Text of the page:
A lot has been written about how to create a diverse workplace. We all know it’s the right thing to do, because it creates opportunities for women, ethnic minorities and others who often feel they are not fully included in the corporate space. But less attention has been paid to the benefit for company that manages to create an inclusive workspace.
First, let’s review the difference between diverse and inclusive. Diversity is simple: you count the number of people with gender, ethnicity, religion, age and sexual orientation who are unlike the majority. Inclusivity is more complex. In inclusive cultures, people who are different from the majority feel they belong and can speak their mind without having to change dramatically. Their voices are heard and evaluated in non-biased ways. They are able to fully contribute.
We all intrinsically know this is a good thing. We understand that diverse opinions and approaches bring teams new ways of solving problems. Unfortunately few academic studies have quantified the economic benefits of creating an inclusive workplace. Experience shows that teams with greater diversity find better solutions, so long as team members feel included and fully engaged.
ROI in a competitive market
Diverse employees are less likely to stay if they don’t feel valued. And any manager can tell you that hiring talented people is expensive. If you have a talented employee, it’s far cheaper to keep them engaged and happy, than to replace them. In fact, companies say it costs at least twice the salary to replace an employee – excluding any severance costs.
The cost of replacing talented people who leave becomes increasingly expensive as the battle for talent intensifies – a situation that is getting worse as baby boomers retire.
There’s a growing workforce shortage. ManpowerGroup’s annual survey of more than 41,000 hiring managers in 42 countries and territories found that 38% of employers are now having difficulty filling jobs — up 2% from 2014.
In fast growing markets, like Asia, top talent have many choices from multinational to national to mid-sized firms to start-ups. When talent feels they are not included, particularly in a global company, they move. In the financial services sector, I watch top men and women leave not just for more money but because they feel their career isn’t going anywhere – largely because they feel it’s too hard to get their voices heard in headquarters. On exit they will say it’s because of salary, what started the search in the first place was a lack of inclusion. As one executive said recently, “When someone gets to the point of imagining not working here anymore, we have already lost them.”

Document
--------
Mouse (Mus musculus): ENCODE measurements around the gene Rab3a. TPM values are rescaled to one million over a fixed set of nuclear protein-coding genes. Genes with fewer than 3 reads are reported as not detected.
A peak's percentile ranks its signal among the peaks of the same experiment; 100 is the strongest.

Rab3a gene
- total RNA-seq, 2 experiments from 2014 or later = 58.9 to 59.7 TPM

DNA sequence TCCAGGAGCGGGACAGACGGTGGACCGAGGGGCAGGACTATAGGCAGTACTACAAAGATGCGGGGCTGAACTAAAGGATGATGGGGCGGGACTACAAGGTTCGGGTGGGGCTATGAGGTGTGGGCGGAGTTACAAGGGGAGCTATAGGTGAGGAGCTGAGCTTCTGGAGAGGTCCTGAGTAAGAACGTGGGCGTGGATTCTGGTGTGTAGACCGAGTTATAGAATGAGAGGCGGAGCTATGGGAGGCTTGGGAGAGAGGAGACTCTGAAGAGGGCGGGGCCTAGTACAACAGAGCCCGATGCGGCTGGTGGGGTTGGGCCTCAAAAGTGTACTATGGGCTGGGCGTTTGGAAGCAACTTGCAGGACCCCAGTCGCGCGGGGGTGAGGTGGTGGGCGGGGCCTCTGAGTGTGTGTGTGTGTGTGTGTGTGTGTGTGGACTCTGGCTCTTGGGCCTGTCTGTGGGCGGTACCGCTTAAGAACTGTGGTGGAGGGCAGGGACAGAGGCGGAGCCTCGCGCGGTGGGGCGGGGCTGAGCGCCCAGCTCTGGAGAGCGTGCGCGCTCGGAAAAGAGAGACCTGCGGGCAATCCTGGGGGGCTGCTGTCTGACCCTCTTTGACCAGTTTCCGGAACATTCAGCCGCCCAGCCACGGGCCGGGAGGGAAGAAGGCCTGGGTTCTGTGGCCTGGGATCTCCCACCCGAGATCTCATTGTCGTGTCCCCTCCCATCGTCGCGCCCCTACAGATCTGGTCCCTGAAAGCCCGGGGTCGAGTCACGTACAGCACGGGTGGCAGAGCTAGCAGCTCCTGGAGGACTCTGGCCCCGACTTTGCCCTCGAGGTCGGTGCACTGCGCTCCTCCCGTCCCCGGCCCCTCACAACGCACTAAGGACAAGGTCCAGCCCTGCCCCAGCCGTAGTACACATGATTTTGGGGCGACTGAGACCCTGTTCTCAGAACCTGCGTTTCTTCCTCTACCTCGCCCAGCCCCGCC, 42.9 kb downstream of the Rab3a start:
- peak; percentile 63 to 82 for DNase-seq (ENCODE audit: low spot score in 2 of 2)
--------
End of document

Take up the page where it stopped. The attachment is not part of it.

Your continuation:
Your reputation matters
Employees talk and to more people than you might imagine. What they say about their experience matters. A young very talented woman recently while considering a job offer, canvased through social media the reputation of the company for woman – it’s no longer just her friends and family. A number of websites are now encouraging people to post their experiences with an employer. Glass Door is one but there are others.
Take the very recent example of the IBM’s #hackahairdryer campaign. The campaign aimed to "reengineer misperceptions about women in tech, and to focus on what really matters in science" and included a video that asked women working in science and tech to "hack a hair dryer", then share their work on the IBM website.The campaign drew the scorn of thousands of female scientists on twitter who ridiculed it as sexist and patronising.
Now IBM, which apologised and withdrew the video, has a potential reputation problem among women. One might question whether such an event could have occurred if women’s voices were heard at IBM.
These kind of brand issues affect not only the employer brand – how other potential talented women and minorities would feel about working there – they also impact a company’s brand overall. Customers notice. Companies that get a bad reputation for inclusivity can easily become the target of customer boycotts (such as Volkswagen, Walmart, etc).
Change of mindset needed?
While quantifying the benefits of inclusivity may not be as easy as tracking sales, tracking costs is easier. Let me offer one simple idea about the costs of non-inclusive workforces. Given all the effort to recruit women into the company, losing a woman has a real cost – both reputation and replacement costs. Retaining a woman can have a direct impact to the bottom line.
Creating an inclusive culture requires consistent effort on the part of managers, starting at the top and going right through to anyone who manages employees. Before throwing money at yet one more program, stop to understand the nature of the real barriers to inclusivity. Introduce an audit of practices and procedures throughout the company. Then, engage managers in understanding the story that is uncovered.
Armed with better understanding of root causes, most managers will make smarter choices in developing and retaining female talent. If diverse talent feels included, feels they fit in, feels their voice is represented at the table and trusts their managers, then you have an inclusive culture. The benefits will accumulate.